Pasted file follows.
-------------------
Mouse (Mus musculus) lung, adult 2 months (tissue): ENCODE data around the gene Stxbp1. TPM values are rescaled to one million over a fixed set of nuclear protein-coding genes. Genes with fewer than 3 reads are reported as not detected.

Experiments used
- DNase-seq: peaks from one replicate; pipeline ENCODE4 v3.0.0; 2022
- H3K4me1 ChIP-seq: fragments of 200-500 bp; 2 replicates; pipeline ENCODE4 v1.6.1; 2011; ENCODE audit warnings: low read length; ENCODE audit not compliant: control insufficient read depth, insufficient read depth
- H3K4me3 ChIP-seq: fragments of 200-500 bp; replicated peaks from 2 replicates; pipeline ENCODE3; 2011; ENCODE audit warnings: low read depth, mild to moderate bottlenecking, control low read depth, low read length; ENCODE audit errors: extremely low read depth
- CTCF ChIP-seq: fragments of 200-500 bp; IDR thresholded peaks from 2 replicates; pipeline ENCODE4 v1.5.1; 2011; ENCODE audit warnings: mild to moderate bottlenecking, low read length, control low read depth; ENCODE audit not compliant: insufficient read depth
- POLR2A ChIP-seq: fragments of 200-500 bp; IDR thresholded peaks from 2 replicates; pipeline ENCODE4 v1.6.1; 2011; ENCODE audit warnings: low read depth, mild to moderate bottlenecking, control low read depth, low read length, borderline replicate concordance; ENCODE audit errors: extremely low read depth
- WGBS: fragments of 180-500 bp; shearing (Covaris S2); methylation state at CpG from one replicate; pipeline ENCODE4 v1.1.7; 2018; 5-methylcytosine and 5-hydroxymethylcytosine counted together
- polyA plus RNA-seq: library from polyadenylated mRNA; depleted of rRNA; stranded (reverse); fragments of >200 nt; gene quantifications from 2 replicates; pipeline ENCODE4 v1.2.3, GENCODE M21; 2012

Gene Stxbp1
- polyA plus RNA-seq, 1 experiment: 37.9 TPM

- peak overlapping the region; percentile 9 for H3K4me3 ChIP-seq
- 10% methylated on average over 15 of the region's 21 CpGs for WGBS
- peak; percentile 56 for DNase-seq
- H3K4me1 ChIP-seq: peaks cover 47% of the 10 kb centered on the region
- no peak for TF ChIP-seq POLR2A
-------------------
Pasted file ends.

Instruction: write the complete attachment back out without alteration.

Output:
Mouse (Mus musculus) lung, adult 2 months (tissue): ENCODE data around the gene Stxbp1. TPM values are rescaled to one million over a fixed set of nuclear protein-coding genes. Genes with fewer than 3 reads are reported as not detected.

Experiments used
- DNase-seq: peaks from one replicate; pipeline ENCODE4 v3.0.0; 2022
- H3K4me1 ChIP-seq: fragments of 200-500 bp; 2 replicates; pipeline ENCODE4 v1.6.1; 2011; ENCODE audit warnings: low read length; ENCODE audit not compliant: control insufficient read depth, insufficient read depth
- H3K4me3 ChIP-seq: fragments of 200-500 bp; replicated peaks from 2 replicates; pipeline ENCODE3; 2011; ENCODE audit warnings: low read depth, mild to moderate bottlenecking, control low read depth, low read length; ENCODE audit errors: extremely low read depth
- CTCF ChIP-seq: fragments of 200-500 bp; IDR thresholded peaks from 2 replicates; pipeline ENCODE4 v1.5.1; 2011; ENCODE audit warnings: mild to moderate bottlenecking, low read length, control low read depth; ENCODE audit not compliant: insufficient read depth
- POLR2A ChIP-seq: fragments of 200-500 bp; IDR thresholded peaks from 2 replicates; pipeline ENCODE4 v1.6.1; 2011; ENCODE audit warnings: low read depth, mild to moderate bottlenecking, control low read depth, low read length, borderline replicate concordance; ENCODE audit errors: extremely low read depth
- WGBS: fragments of 180-500 bp; shearing (Covaris S2); methylation state at CpG from one replicate; pipeline ENCODE4 v1.1.7; 2018; 5-methylcytosine and 5-hydroxymethylcytosine counted together
- polyA plus RNA-seq: library from polyadenylated mRNA; depleted of rRNA; stranded (reverse); fragments of >200 nt; gene quantifications from 2 replicates; pipeline ENCODE4 v1.2.3, GENCODE M21; 2012

Gene Stxbp1
- polyA plus RNA-seq, 1 experiment: 37.9 TPM

- peak overlapping the region; percentile 9 for H3K4me3 ChIP-seq
- 10% methylated on average over 15 of the region's 21 CpGs for WGBS
- peak; percentile 56 for DNase-seq
- H3K4me1 ChIP-seq: peaks cover 47% of the 10 kb centered on the region
- no peak for TF ChIP-seq POLR2A